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Three Exhibits

Weldon and Ann Kees in Denver, 1939. (Courtesy of Stein Gallery.) 


The houses were identical all up and down the block. One-story bungalows, oatmeal-colored stucco, with red-shingled roofs and copies of the evening paper folded in triangles on the porches.
      To make sure, Purviance counted the houses from the corner. It was, after all, the only safe way. Once, he had opened the front door of the house next to his, to witness a sight he had not soon forgotten. If only he had had his camera that day! A lot of money was being made by some of the boys in that racket, he reflected.
      Their house was the seventh from the corner.
      Purviance limped up the steps, picked up the paper, and went inside. In the front room, his sister and some of her high school friends were playfully doing something to the dog that was causing it to howl in pain. His grandfather sat by the window, dropping poison into the goldfish bowl. He hummed contentedly, his upper plates rattling.
      How good it was to be home!
      Purviance went upstairs. Gangrene, the doctor had said. He went in the bathroom and examined his leg. It was a hideous color. The doctor had been quite right in his diagnosis. It would have to come off, anyone could see that.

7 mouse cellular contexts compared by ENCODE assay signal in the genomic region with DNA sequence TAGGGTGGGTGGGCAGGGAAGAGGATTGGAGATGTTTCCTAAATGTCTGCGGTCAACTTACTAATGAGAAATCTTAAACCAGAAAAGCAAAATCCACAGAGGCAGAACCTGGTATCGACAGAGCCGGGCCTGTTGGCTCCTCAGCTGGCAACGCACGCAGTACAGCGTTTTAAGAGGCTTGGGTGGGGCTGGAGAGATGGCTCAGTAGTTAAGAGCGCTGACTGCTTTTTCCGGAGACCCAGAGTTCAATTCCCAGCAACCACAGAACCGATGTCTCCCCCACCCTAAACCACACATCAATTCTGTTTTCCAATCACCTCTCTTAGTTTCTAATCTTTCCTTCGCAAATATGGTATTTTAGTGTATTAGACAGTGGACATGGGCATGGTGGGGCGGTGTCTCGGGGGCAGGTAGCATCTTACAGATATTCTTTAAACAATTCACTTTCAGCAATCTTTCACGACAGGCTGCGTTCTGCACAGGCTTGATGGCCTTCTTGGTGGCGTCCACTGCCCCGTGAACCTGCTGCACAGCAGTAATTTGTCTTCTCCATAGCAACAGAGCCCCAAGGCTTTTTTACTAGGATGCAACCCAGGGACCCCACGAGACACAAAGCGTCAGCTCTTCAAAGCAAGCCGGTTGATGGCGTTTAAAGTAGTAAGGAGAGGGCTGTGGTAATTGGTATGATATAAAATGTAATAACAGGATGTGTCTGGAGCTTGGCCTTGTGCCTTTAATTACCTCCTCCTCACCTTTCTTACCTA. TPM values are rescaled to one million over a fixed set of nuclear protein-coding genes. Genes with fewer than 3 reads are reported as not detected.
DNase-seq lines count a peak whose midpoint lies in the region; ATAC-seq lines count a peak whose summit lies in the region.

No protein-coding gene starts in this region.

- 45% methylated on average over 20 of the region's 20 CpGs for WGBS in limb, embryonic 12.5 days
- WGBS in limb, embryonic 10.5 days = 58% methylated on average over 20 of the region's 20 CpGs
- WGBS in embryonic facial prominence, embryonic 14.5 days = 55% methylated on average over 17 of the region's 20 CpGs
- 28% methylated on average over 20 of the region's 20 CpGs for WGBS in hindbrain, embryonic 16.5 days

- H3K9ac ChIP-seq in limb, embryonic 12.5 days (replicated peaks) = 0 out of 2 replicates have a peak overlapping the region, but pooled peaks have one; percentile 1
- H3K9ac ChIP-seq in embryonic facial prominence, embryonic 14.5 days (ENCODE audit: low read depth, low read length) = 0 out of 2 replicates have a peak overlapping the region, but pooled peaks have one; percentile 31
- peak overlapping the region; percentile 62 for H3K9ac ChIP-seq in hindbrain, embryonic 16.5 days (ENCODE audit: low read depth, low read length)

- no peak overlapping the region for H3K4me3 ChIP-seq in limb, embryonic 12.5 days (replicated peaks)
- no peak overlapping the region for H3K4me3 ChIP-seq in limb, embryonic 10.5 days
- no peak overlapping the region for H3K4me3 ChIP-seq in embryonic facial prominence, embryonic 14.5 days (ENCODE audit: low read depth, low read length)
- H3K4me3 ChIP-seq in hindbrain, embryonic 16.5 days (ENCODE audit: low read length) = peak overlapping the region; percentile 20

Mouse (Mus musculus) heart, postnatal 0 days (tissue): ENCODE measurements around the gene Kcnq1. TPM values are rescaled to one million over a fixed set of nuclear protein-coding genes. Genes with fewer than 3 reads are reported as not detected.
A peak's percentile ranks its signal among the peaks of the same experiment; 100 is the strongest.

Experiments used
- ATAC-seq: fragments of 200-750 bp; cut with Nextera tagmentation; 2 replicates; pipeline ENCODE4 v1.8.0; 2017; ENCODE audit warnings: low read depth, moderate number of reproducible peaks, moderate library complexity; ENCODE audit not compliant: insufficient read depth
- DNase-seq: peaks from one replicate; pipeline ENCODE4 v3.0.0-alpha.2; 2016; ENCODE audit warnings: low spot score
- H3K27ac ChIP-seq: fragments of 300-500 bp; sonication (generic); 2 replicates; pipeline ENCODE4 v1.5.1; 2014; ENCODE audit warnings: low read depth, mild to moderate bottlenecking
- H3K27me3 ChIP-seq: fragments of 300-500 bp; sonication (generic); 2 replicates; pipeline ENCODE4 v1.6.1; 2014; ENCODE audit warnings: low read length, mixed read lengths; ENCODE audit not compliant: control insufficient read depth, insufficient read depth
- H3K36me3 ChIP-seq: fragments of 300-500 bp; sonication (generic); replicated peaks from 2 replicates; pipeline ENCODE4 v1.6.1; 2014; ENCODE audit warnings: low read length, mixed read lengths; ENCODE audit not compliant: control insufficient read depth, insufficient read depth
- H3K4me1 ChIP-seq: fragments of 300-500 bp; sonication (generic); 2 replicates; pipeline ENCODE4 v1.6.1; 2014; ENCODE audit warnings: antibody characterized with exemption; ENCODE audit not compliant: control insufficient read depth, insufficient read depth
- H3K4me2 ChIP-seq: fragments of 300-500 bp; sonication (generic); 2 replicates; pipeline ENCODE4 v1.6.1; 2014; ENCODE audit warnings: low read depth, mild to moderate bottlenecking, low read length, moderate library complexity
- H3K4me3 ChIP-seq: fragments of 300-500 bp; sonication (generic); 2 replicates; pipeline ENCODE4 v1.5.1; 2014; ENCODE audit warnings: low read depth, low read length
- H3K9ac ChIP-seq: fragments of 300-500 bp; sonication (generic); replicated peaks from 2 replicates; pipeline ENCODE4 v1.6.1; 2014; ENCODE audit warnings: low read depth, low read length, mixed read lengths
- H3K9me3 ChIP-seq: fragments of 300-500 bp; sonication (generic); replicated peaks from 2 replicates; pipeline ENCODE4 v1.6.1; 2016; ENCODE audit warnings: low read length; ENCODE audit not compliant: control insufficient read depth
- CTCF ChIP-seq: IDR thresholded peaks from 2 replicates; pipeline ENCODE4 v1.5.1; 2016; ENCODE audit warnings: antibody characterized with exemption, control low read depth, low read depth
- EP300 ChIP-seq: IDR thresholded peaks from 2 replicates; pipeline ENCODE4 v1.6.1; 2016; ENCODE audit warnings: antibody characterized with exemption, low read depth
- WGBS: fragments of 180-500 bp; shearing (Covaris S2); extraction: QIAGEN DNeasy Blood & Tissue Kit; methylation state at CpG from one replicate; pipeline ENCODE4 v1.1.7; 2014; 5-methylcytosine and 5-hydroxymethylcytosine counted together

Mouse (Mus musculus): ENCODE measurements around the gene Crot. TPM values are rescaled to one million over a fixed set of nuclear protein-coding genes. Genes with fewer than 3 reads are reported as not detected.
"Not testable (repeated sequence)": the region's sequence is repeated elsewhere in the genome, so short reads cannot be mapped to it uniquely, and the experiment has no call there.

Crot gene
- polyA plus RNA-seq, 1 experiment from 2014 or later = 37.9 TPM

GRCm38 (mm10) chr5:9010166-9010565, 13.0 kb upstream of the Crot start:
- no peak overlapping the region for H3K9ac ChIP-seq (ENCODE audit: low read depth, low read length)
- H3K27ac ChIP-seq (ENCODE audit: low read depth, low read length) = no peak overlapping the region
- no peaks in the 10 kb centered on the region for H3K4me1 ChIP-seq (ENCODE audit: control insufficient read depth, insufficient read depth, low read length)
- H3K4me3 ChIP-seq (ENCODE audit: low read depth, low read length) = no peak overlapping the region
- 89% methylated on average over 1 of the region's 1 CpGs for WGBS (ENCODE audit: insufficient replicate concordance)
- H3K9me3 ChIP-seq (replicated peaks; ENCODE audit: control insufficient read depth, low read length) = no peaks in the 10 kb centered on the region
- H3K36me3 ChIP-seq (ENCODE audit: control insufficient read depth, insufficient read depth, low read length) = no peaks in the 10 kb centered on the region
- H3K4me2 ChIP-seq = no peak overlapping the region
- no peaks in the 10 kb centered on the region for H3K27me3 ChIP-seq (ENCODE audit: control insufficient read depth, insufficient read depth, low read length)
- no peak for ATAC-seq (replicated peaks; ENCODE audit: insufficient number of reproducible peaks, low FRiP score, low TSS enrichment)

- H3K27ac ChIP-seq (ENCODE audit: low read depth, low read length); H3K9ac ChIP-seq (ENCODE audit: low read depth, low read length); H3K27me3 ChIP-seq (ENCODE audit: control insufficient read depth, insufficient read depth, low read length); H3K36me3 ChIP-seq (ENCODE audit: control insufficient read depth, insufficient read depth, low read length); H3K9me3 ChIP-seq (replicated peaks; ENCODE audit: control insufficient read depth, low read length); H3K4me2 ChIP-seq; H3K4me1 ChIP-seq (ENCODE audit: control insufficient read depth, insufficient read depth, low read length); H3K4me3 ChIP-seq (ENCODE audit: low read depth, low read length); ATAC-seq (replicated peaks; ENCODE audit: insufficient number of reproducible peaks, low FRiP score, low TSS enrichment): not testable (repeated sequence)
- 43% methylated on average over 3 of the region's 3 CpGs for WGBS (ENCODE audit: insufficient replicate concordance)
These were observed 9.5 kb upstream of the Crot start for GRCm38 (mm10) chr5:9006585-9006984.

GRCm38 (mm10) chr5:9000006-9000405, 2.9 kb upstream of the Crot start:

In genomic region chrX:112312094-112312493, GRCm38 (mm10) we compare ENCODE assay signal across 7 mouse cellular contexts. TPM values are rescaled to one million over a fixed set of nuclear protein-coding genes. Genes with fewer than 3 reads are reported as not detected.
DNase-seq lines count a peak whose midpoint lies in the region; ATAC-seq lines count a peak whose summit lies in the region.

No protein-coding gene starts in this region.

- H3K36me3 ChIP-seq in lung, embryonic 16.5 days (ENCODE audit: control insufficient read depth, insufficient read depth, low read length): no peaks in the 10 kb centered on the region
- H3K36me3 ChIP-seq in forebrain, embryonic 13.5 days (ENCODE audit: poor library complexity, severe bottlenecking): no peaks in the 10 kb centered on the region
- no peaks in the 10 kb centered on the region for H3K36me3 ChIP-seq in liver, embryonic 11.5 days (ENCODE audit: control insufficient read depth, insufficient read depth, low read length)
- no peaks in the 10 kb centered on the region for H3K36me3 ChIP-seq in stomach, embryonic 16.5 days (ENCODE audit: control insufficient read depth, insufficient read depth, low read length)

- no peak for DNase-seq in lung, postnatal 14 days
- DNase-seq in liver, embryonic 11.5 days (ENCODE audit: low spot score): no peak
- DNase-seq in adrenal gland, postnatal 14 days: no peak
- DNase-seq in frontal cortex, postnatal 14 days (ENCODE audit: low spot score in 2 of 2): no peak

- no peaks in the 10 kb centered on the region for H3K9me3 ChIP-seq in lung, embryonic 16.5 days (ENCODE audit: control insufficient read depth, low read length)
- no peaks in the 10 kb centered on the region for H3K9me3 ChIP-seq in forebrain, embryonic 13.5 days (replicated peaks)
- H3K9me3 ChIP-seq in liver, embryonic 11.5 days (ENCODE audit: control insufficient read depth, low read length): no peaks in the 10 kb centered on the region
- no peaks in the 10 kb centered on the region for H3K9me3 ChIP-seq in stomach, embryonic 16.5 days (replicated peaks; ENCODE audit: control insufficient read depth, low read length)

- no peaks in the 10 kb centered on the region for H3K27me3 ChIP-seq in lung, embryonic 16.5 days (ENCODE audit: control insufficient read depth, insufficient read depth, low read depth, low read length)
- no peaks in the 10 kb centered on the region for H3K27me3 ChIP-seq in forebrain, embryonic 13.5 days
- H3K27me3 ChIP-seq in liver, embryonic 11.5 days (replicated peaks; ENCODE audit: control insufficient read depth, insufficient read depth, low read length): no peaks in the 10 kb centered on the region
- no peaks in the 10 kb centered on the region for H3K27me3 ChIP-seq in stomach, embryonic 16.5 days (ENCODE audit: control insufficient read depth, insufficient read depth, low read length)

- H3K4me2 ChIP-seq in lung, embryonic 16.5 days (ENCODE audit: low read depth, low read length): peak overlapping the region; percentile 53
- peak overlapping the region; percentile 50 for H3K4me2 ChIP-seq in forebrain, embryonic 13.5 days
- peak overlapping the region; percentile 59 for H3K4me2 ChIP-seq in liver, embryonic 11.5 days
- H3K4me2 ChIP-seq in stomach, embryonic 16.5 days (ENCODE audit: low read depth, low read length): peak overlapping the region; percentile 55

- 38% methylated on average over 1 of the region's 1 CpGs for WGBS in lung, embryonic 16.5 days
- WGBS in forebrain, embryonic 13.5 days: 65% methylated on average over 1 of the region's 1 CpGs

Purviance put down the lid of the toilet and sat on it. The sooner the operation was over, the better. Perhaps that old crutch was still around, the one Aunt Hortense had used in the weeks following the nasty fall she had taken down the back steps. The crutch had been very helpful up until the time complications had set in.
      He frowned; then his face cleared. He remembered seeing the crutch in the attic not many weeks before. It was still in fine shape; even the little rubber dingus on the end was pliable and secure. He would go up and get it later in the afternoon.


Currier & Ives

One of the most colorful of the Park scenes. Greeley strolling on driveway in foreground. Waterfall in center background. Hunter with his dog on river bank. Very attractive view of Mount Vernon. Old time winter scene: various types of sleighs, a group skating, children snow-balling. The “Robert E. Lee” steaming down the river, with a happy negro family dancing outside their cabin on the bank. The “Stonewall Jackson” sailing up-stream, with the same happy negro family on the roof of their cabin.